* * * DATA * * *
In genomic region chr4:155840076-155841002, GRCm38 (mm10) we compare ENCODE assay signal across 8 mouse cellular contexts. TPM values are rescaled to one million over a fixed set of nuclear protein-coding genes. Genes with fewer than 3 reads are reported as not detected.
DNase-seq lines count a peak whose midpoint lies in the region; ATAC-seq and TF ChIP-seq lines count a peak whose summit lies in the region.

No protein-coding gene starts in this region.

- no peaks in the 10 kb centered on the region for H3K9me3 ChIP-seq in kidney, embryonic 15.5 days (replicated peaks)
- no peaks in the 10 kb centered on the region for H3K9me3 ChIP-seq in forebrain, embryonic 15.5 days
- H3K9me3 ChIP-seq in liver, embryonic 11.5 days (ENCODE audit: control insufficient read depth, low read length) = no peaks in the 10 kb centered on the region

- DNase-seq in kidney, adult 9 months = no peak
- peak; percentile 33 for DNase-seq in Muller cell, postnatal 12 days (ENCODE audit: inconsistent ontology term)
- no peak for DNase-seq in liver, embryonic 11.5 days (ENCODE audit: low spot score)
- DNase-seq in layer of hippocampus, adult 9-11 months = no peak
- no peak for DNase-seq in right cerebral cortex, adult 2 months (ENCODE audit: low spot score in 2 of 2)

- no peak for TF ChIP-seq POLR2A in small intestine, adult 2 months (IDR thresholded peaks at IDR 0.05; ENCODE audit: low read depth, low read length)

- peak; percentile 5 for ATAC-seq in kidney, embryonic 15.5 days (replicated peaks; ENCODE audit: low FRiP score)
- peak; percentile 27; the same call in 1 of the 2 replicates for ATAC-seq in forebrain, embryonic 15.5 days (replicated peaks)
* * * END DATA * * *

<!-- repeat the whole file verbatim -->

In genomic region chr4:155840076-155841002, GRCm38 (mm10) we compare ENCODE assay signal across 8 mouse cellular contexts. TPM values are rescaled to one million over a fixed set of nuclear protein-coding genes. Genes with fewer than 3 reads are reported as not detected.
DNase-seq lines count a peak whose midpoint lies in the region; ATAC-seq and TF ChIP-seq lines count a peak whose summit lies in the region.

No protein-coding gene starts in this region.

- no peaks in the 10 kb centered on the region for H3K9me3 ChIP-seq in kidney, embryonic 15.5 days (replicated peaks)
- no peaks in the 10 kb centered on the region for H3K9me3 ChIP-seq in forebrain, embryonic 15.5 days
- H3K9me3 ChIP-seq in liver, embryonic 11.5 days (ENCODE audit: control insufficient read depth, low read length) = no peaks in the 10 kb centered on the region

- DNase-seq in kidney, adult 9 months = no peak
- peak; percentile 33 for DNase-seq in Muller cell, postnatal 12 days (ENCODE audit: inconsistent ontology term)
- no peak for DNase-seq in liver, embryonic 11.5 days (ENCODE audit: low spot score)
- DNase-seq in layer of hippocampus, adult 9-11 months = no peak
- no peak for DNase-seq in right cerebral cortex, adult 2 months (ENCODE audit: low spot score in 2 of 2)

- no peak for TF ChIP-seq POLR2A in small intestine, adult 2 months (IDR thresholded peaks at IDR 0.05; ENCODE audit: low read depth, low read length)

- peak; percentile 5 for ATAC-seq in kidney, embryonic 15.5 days (replicated peaks; ENCODE audit: low FRiP score)
- peak; percentile 27; the same call in 1 of the 2 replicates for ATAC-seq in forebrain, embryonic 15.5 days (replicated peaks)